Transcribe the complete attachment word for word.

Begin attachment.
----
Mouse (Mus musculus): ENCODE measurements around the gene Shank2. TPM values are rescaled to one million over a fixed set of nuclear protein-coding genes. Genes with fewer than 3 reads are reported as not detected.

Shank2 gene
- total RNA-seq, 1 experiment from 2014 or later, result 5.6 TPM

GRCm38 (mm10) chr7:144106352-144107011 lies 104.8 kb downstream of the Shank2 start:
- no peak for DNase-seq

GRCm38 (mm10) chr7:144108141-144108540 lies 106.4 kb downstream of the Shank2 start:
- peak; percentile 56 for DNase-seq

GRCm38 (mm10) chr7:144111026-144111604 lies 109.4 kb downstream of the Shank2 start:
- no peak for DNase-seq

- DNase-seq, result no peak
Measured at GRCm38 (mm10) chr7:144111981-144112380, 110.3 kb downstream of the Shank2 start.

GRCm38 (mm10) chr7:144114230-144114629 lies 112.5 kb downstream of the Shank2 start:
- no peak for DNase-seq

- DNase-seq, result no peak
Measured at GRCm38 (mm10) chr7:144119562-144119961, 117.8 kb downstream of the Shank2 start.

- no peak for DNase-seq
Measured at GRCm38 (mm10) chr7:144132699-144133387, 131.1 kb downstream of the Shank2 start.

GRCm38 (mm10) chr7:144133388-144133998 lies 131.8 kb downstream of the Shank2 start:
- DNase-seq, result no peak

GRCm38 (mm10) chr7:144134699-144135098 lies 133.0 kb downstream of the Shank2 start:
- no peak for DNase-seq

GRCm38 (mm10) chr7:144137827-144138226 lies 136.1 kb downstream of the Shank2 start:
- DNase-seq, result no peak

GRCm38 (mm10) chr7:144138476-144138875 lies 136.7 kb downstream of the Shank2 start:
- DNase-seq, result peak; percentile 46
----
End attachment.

Mouse (Mus musculus): ENCODE measurements around the gene Shank2. TPM values are rescaled to one million over a fixed set of nuclear protein-coding genes. Genes with fewer than 3 reads are reported as not detected.

Shank2 gene
- total RNA-seq, 1 experiment from 2014 or later, result 5.6 TPM

GRCm38 (mm10) chr7:144106352-144107011 lies 104.8 kb downstream of the Shank2 start:
- no peak for DNase-seq

GRCm38 (mm10) chr7:144108141-144108540 lies 106.4 kb downstream of the Shank2 start:
- peak; percentile 56 for DNase-seq

GRCm38 (mm10) chr7:144111026-144111604 lies 109.4 kb downstream of the Shank2 start:
- no peak for DNase-seq

- DNase-seq, result no peak
Measured at GRCm38 (mm10) chr7:144111981-144112380, 110.3 kb downstream of the Shank2 start.

GRCm38 (mm10) chr7:144114230-144114629 lies 112.5 kb downstream of the Shank2 start:
- no peak for DNase-seq

- DNase-seq, result no peak
Measured at GRCm38 (mm10) chr7:144119562-144119961, 117.8 kb downstream of the Shank2 start.

- no peak for DNase-seq
Measured at GRCm38 (mm10) chr7:144132699-144133387, 131.1 kb downstream of the Shank2 start.

GRCm38 (mm10) chr7:144133388-144133998 lies 131.8 kb downstream of the Shank2 start:
- DNase-seq, result no peak

GRCm38 (mm10) chr7:144134699-144135098 lies 133.0 kb downstream of the Shank2 start:
- no peak for DNase-seq

GRCm38 (mm10) chr7:144137827-144138226 lies 136.1 kb downstream of the Shank2 start:
- DNase-seq, result no peak

GRCm38 (mm10) chr7:144138476-144138875 lies 136.7 kb downstream of the Shank2 start:
- DNase-seq, result peak; percentile 46